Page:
Wednesday, August 12, 2009
– At a donation ceremony wreathed with her songs, the Country Music Hall of Fame and Museum today paid tribute to 1997 Country Music Hall of Fame inductee, the late songwriter Cindy Walker.
Museum Director Kyle Young announced that when Walker died on March 23, 2006, she bequeathed the writer's share of her 500-song catalog to the hall. "The largest percentage of our holdings has been donated," Young said. "We are accustomed to gifts documenting or recalling the work of country music luminaries, but this is the first time we have ever received the actual work."
Walker's bequest included files and notebooks related to the songs, sheet music, photographs and business documents. Young explained that Walker, who was once married briefly and had no children, thought of her songs as her "babies." In one of her files, Museum curators found Walker's farewell note to her songs.
"Goodbye my darling," she wrote. "You have been so good to me. You have made me rich and famous. I love you, you are the reason I am, and you are in the Hall of Fame. I will miss you. Goodbye, your girl, Cindy Walker."
"Few things have served as a more emotional reminder of our responsibilities here than Cindy Walker's note to her 'babies,'" Young said.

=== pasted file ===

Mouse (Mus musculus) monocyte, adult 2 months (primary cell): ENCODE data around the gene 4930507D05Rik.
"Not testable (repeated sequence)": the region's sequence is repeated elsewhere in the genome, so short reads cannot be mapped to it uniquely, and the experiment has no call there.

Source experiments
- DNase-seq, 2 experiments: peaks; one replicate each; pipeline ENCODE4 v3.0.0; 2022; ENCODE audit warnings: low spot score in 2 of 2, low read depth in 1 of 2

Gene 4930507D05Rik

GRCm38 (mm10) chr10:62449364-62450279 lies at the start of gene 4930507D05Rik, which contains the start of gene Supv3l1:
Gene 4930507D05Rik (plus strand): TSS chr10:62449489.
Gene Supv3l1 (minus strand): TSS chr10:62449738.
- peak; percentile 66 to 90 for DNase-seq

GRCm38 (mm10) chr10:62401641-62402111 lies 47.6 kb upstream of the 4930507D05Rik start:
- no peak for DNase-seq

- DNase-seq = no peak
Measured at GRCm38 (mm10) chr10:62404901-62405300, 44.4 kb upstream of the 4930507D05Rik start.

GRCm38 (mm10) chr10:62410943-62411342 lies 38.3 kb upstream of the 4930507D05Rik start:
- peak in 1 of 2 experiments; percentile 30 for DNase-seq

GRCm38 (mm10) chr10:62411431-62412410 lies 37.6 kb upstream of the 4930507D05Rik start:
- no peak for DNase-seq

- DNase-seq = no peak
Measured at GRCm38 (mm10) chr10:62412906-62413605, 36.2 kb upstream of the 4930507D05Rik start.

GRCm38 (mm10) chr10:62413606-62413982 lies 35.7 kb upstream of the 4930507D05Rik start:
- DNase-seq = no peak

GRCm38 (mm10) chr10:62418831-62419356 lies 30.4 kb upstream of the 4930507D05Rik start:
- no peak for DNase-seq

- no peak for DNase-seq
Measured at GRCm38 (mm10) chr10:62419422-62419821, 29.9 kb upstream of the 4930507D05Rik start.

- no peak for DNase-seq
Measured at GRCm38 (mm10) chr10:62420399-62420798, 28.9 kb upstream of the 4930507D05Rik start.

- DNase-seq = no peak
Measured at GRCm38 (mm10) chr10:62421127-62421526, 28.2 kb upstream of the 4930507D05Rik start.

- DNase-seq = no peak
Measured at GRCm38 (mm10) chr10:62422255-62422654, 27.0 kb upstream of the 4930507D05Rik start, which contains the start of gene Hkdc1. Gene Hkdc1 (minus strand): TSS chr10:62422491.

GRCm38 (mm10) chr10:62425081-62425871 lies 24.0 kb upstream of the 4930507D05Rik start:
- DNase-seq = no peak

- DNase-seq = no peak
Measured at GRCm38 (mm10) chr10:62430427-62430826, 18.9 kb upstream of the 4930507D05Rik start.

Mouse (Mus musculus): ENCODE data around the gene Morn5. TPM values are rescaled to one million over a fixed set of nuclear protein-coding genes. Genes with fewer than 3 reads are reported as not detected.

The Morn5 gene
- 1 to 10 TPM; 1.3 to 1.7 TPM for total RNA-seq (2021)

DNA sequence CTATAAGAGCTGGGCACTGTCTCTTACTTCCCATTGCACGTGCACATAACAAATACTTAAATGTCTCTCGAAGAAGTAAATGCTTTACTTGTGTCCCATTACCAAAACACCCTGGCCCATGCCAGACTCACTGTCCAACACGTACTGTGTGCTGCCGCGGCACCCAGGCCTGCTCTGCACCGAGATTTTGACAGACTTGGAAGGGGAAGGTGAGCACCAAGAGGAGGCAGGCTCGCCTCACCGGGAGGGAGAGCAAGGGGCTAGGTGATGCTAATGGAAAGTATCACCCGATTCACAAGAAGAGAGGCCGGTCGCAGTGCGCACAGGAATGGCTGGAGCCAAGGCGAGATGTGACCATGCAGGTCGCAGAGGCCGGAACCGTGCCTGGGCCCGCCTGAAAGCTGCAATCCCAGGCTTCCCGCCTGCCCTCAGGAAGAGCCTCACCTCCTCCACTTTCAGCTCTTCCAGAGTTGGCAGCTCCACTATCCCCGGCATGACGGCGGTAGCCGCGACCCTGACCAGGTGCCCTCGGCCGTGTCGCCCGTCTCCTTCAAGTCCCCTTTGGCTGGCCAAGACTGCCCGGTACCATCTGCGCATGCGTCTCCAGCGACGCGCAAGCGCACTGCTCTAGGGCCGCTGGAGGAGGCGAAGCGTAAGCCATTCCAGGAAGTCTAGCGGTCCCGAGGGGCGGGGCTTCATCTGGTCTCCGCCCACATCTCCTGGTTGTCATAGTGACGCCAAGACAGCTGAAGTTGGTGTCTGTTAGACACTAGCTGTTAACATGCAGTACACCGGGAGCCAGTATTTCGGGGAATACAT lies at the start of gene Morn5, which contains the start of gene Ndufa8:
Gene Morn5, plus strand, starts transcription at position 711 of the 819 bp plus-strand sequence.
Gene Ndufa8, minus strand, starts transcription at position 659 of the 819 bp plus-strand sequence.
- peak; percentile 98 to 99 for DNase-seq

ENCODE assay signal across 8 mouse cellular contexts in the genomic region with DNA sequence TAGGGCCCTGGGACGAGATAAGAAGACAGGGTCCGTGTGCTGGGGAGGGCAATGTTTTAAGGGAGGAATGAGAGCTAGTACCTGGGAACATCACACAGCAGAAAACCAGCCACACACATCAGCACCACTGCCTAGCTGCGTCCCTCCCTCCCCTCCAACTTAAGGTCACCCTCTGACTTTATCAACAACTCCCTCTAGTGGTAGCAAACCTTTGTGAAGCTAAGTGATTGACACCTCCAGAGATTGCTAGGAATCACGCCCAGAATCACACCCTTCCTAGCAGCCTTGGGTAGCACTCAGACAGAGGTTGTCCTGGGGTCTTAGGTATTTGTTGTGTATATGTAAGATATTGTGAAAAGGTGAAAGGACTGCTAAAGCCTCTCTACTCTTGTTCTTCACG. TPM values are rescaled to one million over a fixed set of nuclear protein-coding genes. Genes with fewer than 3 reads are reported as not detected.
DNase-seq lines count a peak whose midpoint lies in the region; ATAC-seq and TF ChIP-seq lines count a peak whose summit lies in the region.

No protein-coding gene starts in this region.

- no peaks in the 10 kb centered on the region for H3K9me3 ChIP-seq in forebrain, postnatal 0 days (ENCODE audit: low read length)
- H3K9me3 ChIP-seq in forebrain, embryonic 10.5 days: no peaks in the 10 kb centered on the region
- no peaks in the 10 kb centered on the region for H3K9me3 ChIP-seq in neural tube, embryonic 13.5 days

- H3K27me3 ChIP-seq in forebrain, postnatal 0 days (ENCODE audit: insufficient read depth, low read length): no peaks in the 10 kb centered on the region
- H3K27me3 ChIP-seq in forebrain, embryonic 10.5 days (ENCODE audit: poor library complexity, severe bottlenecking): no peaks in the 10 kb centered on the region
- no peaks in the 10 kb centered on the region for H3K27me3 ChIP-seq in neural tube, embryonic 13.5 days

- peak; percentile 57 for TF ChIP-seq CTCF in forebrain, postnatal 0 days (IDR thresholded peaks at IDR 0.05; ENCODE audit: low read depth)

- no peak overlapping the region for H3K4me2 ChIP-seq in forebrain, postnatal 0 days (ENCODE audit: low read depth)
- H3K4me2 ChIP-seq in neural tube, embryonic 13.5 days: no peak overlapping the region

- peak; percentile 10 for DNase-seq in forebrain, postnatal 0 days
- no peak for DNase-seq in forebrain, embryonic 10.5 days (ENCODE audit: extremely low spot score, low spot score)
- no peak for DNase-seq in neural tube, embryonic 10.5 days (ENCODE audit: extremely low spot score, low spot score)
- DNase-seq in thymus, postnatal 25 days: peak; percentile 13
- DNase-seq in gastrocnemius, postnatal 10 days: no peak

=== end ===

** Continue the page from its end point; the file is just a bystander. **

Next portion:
Museum trustee David Conrad described the Museum's plans for the Walker songs. Crediting the idea to Sony/ATV Music Publishing President-CEO Troy Tomlinson, also a member of the Museum's Board of Officers and Trustees, Conrad announced plans for a 12-song Walker demo to be directed to film and television music supervisors. With Conrad as executive producer, volunteer producers Tony Brown, Fred Foster and Vince Gill will each produce four songs for the project.
"Each producer will choose artists from different music genres, who will be invited to create new arrangements of both Cindy's immortal songs and some that are not so well known," Conrad said.
Accompanied by images of Walker at various stages of her career, Young recounted her life from her youth in Waco, Texas, to her arrival and early professional career in Hollywood, and from her return to Texas and concomitant and fruitful embrace of the Nashville music scene to her death in 2003. He screened two of her songs - Soundies, Election Day and Seven Beers with the Wrong Man. These were three-minute song-and-dancedramas that were screened between western movie double-features and played on video jukeboxes in the early 1940s. Walker helped pioneer these precursors of today's music videos.
The celebration concluded with a musical salute to Walker presented by Nashville's premier western swing unit, the Time Jumpers. The big swing band presented four songs from their standard repertoire including with Kenny Sears on vocals, You Don't Know Me" with vocals by Carolyn Martin, Miss Mollywith vocals by Ranger Doug, and I Don't Care featuring the voice of Dawn Sears. Museum President Vince Gill joined the Time Jumpers to sing "Dream Baby (How Long Must I Dream).